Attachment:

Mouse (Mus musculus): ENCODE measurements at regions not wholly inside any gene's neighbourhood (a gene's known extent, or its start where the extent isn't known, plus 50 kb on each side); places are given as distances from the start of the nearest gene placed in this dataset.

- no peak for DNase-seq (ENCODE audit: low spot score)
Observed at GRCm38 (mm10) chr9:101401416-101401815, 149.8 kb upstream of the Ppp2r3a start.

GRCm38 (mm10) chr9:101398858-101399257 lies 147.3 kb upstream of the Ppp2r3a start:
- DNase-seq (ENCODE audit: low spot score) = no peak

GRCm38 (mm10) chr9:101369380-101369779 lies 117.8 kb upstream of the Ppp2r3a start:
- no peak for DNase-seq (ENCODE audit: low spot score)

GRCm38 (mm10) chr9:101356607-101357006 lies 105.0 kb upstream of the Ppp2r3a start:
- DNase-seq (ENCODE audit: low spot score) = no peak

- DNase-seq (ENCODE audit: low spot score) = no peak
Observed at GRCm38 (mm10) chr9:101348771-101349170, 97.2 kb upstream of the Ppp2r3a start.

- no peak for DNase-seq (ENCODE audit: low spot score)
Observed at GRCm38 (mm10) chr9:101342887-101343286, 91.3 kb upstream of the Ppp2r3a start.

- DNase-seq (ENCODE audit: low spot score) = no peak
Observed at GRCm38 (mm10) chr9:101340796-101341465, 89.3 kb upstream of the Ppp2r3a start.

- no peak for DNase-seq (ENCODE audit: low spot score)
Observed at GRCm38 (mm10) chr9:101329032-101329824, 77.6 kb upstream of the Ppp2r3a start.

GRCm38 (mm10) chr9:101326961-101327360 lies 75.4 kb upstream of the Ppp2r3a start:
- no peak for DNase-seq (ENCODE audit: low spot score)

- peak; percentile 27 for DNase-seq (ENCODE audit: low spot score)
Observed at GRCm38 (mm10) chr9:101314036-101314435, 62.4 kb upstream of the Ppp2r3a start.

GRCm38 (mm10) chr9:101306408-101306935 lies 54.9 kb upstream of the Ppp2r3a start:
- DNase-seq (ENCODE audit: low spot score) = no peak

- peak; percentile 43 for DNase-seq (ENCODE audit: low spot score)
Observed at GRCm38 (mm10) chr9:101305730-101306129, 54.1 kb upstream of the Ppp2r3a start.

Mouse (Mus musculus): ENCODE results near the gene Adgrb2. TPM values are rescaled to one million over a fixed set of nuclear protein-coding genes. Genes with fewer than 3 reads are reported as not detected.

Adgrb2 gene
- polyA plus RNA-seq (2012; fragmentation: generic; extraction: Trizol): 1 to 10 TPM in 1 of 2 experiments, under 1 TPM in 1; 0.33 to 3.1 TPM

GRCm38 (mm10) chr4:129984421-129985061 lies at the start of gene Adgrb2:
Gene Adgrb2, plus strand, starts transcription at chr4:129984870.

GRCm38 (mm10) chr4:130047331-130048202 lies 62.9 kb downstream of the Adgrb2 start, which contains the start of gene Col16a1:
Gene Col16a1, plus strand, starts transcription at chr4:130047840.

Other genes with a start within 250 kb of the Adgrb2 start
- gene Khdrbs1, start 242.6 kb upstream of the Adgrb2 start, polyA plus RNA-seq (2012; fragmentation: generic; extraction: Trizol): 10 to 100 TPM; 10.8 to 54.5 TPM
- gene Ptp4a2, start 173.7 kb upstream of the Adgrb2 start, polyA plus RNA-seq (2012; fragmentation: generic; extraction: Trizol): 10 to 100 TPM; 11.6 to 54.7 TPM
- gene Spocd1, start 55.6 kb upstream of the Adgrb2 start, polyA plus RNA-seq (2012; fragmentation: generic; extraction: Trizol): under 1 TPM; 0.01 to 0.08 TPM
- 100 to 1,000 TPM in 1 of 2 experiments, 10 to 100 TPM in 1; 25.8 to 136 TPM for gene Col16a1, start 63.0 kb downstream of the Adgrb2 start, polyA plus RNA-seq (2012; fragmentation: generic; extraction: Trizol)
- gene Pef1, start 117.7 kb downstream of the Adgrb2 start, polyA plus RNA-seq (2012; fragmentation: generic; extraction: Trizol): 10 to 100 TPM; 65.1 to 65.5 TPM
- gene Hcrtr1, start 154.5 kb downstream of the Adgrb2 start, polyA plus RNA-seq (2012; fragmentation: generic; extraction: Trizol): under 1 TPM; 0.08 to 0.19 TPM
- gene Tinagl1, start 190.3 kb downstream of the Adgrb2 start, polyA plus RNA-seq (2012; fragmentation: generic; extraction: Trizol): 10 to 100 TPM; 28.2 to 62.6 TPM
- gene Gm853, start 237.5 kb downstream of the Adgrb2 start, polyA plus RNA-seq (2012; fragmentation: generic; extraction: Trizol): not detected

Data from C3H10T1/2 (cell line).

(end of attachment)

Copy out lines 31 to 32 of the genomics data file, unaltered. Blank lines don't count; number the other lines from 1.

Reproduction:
GRCm38 (mm10) chr4:130047331-130048202 lies 62.9 kb downstream of the Adgrb2 start, which contains the start of gene Col16a1:
Gene Col16a1, plus strand, starts transcription at chr4:130047840.